“Though the holiday season is not going to give you plenty of options to choose from, there are reasons why you should NOT put your home search on hold for the holidays,” said Danielle Hale, chief economist at Realtor.com. “Chief among them, December is the best time of year if you want to avoid competitions.”

Views per property are 21 percent lower in December than they are during the rest of the year, according to Realtor.com.

While supply and competition may both be at their low point, motivation is at its high point, for both buyers and sellers.

“That buyer has to move. Either they have a lease expiring Jan. 1, or they have saved enough money for their down payment, so they are motivated to buy,” said Fairfield. “A lot of people are more motivated price-wise from the selling standpoint too, because they too want to get to their next location.”

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https://www.cnbc.com/2018/12/03/december-usually-slow-for-home-sales-but-that-might-change-this-year.html

“Housing sector a disaster” | Mt Kisco Real Estate

The U.S. housing sector is falling apart, and the Federal Reserve is all but ignoring the damage as it prepares for what many expect to be three rate hikes in 2019, CNBC’s Jim Cramer warned Friday.

“The housing sector’s a disaster,” Cramer said on “Closing Bell.” “We’re building about half the houses we did when the country had half the people, and we still can’t sell them. KB Home does a huge amount of housing in California. They can’t sell them. ”

U.S. homebuilding fell more drastically than expected in September, according to the Commerce Department. Housing starts dropped 5.3 percent after rising slightly in August. Existing home sales also dropped the most in over two years as rising material costs crimped supply and rising mortgage rates deterred prospective buyers.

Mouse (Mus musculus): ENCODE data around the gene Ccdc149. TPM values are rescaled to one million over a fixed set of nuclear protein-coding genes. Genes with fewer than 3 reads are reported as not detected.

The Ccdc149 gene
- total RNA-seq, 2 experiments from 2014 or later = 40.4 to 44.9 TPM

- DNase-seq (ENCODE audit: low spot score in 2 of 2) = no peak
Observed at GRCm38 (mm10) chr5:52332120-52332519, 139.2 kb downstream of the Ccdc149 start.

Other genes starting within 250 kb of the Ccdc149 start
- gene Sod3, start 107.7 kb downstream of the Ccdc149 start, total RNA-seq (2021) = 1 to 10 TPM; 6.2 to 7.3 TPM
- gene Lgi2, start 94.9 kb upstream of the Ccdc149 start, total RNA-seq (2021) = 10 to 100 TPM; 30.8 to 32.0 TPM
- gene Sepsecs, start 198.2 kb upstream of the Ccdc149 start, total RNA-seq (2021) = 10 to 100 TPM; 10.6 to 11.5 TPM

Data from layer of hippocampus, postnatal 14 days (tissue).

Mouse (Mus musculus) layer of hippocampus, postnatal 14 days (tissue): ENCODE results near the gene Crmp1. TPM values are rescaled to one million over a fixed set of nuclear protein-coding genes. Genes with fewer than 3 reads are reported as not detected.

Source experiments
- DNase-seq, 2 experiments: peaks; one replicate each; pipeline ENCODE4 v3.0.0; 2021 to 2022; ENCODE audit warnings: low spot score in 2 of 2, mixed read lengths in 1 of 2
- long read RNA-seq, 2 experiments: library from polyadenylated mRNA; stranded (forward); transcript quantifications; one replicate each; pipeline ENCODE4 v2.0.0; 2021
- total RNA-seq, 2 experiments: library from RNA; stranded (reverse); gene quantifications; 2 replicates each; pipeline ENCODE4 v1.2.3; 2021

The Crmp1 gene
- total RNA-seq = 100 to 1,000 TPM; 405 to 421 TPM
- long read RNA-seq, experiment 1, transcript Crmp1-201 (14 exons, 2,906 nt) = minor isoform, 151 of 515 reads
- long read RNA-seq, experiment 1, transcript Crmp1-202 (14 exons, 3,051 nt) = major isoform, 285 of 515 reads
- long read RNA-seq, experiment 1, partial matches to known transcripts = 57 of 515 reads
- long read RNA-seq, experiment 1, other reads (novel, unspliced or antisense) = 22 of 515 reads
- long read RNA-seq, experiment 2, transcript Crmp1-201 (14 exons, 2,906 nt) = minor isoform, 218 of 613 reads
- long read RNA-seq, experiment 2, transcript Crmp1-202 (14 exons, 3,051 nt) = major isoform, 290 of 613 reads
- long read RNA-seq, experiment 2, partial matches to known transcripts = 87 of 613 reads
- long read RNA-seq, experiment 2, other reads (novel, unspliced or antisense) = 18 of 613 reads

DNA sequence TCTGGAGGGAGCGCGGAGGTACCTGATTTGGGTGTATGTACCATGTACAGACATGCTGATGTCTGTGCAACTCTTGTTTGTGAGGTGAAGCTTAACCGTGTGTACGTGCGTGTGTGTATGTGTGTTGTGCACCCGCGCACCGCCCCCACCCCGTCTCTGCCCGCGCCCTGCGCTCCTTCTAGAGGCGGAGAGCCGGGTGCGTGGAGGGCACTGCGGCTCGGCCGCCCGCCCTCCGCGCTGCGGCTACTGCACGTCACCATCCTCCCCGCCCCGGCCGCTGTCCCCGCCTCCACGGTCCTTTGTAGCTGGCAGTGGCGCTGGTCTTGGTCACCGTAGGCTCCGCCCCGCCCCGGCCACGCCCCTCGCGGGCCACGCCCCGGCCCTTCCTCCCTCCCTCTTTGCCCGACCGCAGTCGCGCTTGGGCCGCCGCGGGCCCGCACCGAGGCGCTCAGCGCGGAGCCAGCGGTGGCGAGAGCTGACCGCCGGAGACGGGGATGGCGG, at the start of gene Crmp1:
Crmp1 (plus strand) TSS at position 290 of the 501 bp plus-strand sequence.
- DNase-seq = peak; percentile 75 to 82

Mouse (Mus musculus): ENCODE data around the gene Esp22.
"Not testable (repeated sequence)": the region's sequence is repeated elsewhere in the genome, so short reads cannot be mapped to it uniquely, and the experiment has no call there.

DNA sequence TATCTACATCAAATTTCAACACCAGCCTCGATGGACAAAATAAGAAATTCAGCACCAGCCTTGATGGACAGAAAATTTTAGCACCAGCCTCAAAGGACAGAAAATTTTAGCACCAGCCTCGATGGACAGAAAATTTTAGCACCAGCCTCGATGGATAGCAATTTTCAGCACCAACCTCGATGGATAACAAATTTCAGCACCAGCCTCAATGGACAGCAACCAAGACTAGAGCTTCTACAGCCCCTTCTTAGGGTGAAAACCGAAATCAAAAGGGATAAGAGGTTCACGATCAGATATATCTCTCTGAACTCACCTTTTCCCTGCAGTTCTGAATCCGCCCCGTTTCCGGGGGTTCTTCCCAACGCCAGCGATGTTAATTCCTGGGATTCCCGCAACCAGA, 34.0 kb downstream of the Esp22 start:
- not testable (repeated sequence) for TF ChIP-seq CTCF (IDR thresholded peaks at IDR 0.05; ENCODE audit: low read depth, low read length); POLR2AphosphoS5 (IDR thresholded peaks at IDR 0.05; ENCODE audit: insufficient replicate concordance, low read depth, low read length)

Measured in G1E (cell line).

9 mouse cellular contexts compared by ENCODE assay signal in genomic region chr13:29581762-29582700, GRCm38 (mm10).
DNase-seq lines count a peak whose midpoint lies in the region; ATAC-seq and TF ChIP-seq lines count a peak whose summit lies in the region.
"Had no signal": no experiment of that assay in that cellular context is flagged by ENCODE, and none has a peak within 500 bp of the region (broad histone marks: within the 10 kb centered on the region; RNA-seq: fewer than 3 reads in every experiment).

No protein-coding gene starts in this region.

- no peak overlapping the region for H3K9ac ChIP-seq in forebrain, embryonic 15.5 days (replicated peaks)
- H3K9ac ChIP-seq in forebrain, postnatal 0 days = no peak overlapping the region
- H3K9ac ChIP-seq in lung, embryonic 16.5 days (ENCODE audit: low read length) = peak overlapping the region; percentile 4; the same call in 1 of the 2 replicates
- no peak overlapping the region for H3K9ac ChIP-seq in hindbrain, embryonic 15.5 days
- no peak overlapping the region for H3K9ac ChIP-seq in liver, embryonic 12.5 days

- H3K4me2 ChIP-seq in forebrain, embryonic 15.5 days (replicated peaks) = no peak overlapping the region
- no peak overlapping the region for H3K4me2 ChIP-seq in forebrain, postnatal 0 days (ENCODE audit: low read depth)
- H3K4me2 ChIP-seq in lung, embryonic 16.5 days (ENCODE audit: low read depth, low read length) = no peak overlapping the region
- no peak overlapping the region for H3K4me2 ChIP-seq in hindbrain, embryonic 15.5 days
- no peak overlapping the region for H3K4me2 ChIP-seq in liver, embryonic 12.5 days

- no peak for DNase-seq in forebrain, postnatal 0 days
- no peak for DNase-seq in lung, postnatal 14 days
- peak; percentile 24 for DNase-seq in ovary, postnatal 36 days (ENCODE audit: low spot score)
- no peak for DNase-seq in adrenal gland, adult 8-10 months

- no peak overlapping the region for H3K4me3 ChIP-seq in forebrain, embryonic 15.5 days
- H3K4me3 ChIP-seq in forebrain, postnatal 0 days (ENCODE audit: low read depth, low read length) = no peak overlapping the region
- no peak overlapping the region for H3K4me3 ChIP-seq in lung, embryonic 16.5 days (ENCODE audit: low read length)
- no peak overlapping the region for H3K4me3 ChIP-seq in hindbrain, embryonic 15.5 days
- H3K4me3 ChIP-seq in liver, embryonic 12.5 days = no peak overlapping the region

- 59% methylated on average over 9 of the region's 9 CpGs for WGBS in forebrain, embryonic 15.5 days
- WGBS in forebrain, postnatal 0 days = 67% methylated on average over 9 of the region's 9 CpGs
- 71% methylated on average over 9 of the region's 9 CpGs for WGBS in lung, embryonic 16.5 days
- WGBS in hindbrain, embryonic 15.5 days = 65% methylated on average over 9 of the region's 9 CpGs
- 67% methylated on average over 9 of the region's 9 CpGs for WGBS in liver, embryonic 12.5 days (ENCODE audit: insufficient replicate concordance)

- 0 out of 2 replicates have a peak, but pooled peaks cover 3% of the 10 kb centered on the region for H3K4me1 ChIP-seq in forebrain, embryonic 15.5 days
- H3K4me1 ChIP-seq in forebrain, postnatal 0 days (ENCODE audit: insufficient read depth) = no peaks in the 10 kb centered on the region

The Fed’s interest rate hikes have contributed to the surge in mortgage rates, which in October jumped above 5 percent. The central bank has said it plans to hike rates in December of this year — a move Cramer supports — and three more times in 2019.

“I favor a rate hike, and then I’d like to wait. In what world is that irrational?” Cramer said Friday. “Affordability’s gotten out of control. [The Fed members] know that. We have affordability data. But they don’t want to focus on the things they should.”

That lack of rigor is leading the Fed to make decisions that are “not safe” and “irresponsible” when it comes to the U.S. economy, the “Mad Money” host said, echoing his earlier point that the Fed needs to do more homework.

“We shouldn’t look upon them as if they have great information. They had such bad information in 2007,” Cramer said. “They have this judgment that the economy’s great. It’s an irresponsible, non-empirical judgment. It’s anecdotal. It has not a lot of homework. And I favor rigor. I think rigor is what matters, sophistication and rigor. And they’re unsophisticated, and they’re non-rigorous, and I would rip up their homework and tell them to go home.”

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https://www.cnbc.com/2018/11/16/cramer-housing-sector-is-a-disaster-fed-is-ignoring-the-data.html